Oil & Energy Investor by Dr. Kent Moors

The Situation Room: The Aramco IPO Finally Takes Off

by | published December 9th, 2019

Welcome back from the weekend, Oil & Energy Investors.

It’s gearing up to be a busy week, what with recent geopolitical events, and my travel schedule. I’ll be heading up to Baltimore this week to meet with my team to discuss some exciting new developments for you.

Beyond that, my analysis this week will span the globe, from Saudi Arabia to the UK, and all with significant potential impacts on the oil and energy markets.

Below are my top two focus points for this week.

So, let’s take a look…

The Strange Way Trump’s Metal Tariffs Will Hit Oil Profits

by | published December 6th, 2019

Years ago, during an assignment in which I had some responsibility for structuring and applying economic initiatives as an element of coordinated U.S. policy, we started using a particular phrase: “asymmetric sanctions.”

This referred to elements of economic warfare that have a disproportionate impact.

Simply put, “asymmetric sanctions” reflected the ability of the U.S. to inflict heavier damage on an opponent than it as likely to experience in response. In that sense, it shared several common elements with broader asymmetric conflicts where the outcomes were not experienced at the same level on both sides, or tended to have a larger result than what was committed to achieve it.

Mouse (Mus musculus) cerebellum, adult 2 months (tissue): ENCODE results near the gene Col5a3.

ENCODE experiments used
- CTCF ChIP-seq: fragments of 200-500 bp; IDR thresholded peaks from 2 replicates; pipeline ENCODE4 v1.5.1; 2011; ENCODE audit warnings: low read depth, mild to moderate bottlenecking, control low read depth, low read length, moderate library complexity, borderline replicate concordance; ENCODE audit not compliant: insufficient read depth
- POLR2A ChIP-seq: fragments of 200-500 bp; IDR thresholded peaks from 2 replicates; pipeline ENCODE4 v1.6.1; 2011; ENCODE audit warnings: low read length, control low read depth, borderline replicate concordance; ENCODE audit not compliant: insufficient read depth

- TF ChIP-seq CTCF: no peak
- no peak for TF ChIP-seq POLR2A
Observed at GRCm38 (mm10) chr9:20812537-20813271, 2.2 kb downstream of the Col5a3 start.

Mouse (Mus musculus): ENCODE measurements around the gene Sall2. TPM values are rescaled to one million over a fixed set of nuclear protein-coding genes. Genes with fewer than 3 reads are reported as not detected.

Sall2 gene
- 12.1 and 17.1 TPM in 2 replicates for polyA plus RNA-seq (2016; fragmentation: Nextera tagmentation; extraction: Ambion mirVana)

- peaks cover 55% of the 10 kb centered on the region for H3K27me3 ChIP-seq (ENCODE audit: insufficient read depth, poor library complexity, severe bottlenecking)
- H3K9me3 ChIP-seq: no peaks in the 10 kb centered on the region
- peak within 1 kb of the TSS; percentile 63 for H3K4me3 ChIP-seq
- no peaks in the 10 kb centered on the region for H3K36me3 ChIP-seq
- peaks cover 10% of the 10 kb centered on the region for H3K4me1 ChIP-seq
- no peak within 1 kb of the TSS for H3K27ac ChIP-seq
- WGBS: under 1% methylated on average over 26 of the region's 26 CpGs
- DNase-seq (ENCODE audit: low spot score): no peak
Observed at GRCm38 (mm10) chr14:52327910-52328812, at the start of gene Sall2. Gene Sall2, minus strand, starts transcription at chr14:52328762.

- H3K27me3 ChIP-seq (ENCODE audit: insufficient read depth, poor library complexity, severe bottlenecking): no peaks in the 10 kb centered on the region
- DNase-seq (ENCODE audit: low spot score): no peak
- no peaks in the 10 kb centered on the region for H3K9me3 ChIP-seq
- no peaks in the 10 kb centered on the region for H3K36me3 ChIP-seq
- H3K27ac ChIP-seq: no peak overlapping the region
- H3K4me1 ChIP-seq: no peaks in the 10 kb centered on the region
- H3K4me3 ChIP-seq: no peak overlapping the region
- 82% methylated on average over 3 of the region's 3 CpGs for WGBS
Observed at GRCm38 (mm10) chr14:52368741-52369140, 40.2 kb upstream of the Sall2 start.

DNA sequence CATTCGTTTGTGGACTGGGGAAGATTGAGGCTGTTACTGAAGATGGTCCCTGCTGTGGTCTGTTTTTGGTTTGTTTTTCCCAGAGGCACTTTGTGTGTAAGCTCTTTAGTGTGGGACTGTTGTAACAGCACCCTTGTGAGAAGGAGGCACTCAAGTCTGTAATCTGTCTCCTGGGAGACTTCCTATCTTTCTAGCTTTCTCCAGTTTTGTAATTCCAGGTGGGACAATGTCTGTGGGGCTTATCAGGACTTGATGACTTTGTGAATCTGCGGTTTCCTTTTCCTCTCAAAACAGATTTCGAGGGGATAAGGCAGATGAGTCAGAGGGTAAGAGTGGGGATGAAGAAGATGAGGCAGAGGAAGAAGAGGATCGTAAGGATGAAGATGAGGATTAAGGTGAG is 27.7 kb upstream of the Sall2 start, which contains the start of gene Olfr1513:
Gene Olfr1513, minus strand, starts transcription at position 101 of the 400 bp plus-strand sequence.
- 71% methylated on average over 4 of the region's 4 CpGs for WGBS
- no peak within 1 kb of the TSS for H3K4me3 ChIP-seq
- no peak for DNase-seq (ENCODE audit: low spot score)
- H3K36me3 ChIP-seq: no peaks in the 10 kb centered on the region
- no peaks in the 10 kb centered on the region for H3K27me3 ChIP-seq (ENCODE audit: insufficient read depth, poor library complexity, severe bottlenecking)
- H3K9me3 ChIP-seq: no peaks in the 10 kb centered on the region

Usually, “asymmetric” would be used when discussing terrorist attacks where a single attacker could inflict multiple casualties, or the fear that the next suicide bomber would result in dramatic changes in lifestyle.

But when it came to economic applications, it was usually a binary view: a sanctions regimen would inflict more damage than it would produce in response from the target.

Of course, the corollary problem was that practitioners would almost always believe the sanctions would produce a greater result than what happened. There has been no conflict decided by economic sanctions. These are tools to be used with others, not stand-alone weapons.

After all, if a total oil embargo against Japan could not prevent World War II (and probably hastened Tokyo’s move south into Indochina), all others must be looked at more realistically.

Fast forward to today and we begin to see more pronounced consequences.

Take the current example of supposedly asymmetric sanctions